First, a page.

Date of Award

Summer 8-20-2022

Level of Access Assigned by Author

Open-Access Thesis

Degree Name

Master of Science (MS)


Botany and Plant Pathology


Ek Han Tan

Second Committee Member

Jianjun Hao

Third Committee Member

Gregory Porter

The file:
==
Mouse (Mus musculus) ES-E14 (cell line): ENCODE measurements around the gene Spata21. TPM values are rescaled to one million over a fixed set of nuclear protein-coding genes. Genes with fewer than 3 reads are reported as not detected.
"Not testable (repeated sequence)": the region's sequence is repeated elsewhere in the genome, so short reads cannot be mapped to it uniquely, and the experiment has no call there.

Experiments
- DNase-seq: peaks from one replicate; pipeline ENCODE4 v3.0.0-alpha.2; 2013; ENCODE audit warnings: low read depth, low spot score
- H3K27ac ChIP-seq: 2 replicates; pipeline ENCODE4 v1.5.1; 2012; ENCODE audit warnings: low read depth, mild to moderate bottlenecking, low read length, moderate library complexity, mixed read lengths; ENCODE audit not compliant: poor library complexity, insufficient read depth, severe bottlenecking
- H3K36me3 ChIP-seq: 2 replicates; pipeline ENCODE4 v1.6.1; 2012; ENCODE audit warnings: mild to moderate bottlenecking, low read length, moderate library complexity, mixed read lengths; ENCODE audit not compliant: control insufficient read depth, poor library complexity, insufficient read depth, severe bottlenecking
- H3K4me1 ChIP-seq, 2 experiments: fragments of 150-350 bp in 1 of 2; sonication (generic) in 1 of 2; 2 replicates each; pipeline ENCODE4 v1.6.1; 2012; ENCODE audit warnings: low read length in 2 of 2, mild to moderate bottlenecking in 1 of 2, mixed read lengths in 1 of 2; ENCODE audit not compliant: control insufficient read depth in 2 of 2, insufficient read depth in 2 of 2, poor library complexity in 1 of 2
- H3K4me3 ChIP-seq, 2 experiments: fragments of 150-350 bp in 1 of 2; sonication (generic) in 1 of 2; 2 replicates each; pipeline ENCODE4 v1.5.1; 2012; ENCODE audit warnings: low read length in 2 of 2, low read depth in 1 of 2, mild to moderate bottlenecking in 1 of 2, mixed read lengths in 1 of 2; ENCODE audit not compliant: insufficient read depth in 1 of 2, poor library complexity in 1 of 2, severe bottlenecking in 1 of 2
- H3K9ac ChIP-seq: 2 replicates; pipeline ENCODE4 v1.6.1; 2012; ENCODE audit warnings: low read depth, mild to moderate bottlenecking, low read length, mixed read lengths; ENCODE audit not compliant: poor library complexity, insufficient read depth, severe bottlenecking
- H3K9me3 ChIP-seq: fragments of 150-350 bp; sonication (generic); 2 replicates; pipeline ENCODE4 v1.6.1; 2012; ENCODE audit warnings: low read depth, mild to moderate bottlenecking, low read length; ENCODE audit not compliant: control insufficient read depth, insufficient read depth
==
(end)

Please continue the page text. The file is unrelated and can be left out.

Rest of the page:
Solanum tuberosum L. is the world's most important non-cereal food crop, capable of producing more food per land unit on less water than any other crop. Only rice, wheat, and maize are produced in larger quantities than potato. The potato tuber, a modified stem turned storage organ is nutrient dense and a staple in diets across the world. The potato crop is expected to grow and contribute significantly to the global food supply. However, potato production has increasingly been threatened by unfavorable environmental conditions, and susceptibility to pest and disease. Perhaps the most famous of all the Irish Potato Famine caused by the oomycete Phytophthora infestans. Constraints on potato production through abiotic and biotic factors have been tackled through crop improvement or breeding programs. As a tetraploid crop, the potato breeding cycle can take many years from conception to variety release. This process takes on average,10 years to complete. This lengthy breeding cycle does not mean that traditional potato breeding is unsuccessful, simply resource intensive. Due to the demands on available resources caused by potato breeding cycles, some pest and pathogen resistances may not be incorporated into commercial germplasm, which is further influenced by the amount of pressure the pathogen exerts annually on the potato crop. The tetraploid nature of the crop and the ease of which tubers can be obtained and shipped has led to a vegetative propagation system for seed tubers. Although regulated through certification programs, diseases are still able to penetrate these proactive cultural practices as was the case in, 2015 when there was an outbreak of Dickeya dianthicola struck the Northeast potato growing regions in the U.S. and quickly spread throughout the country because of limited control measures. A recently released variety from the University of Maine Breeding Program, Caribou Russet, was shown to have tolerance to potato blackleg and soft rot (PBSR) caused by Dickeya dianthicola strain ME30. In this work, an effective Dickeya dianthicola isolate ME30 culturing method and inoculation workflow is established to repeatedly and reliably phenotype for the potato blackleg soft rot resistance phenotype. Using this workflow and a population of primary dihaploid Caribou Russet, the underlying genetic source of tolerance observed at the tetraploid state is sought. This work provides a workflow to enable reliable means of phenotyping PBSR resistance in Caribou Russet, as well as incorporating and identifying PBSR resistance into future germplasm for potato breeding. Potato haploid induction holds promise in revitalizing the industry through implementation of a true potato seed system via a diploid potato breeding system. Potato haploid induction also allows researchers to investigate the genetics of agronomically important traits in a setting with less complex epistatic effects, and simpler segregation ratios. By leveraging haploid induction crosses in the cultivated potato, the underlying genetic sources of tolerance to PBSR infection can be mined from the potato genome. Dickeya dianthicola isolate ME30 characterization resulted in the creation of a linear regression model which describes the relationship of optical density at 600nm to the estimated colony forming units per milliliter of culture, as well as the identification of an optimal inoculum concentration at which to vacuum infiltrate tubers for disease phenotyping. Subsequent validation of this workflow occurred during the disease phenotyping experiment on a population of primary dihaploid Caribou Russet. These data were then used for QTL mapping. QTL mapping revealed no significant QTL. Nonetheless, a peak was detected along chromosome 6 aligning with previous published literature on PBSR resistance. Thus, suggesting that there is an underlying genetic source of resistance within the primary dihaploid Caribou Russet gene pool.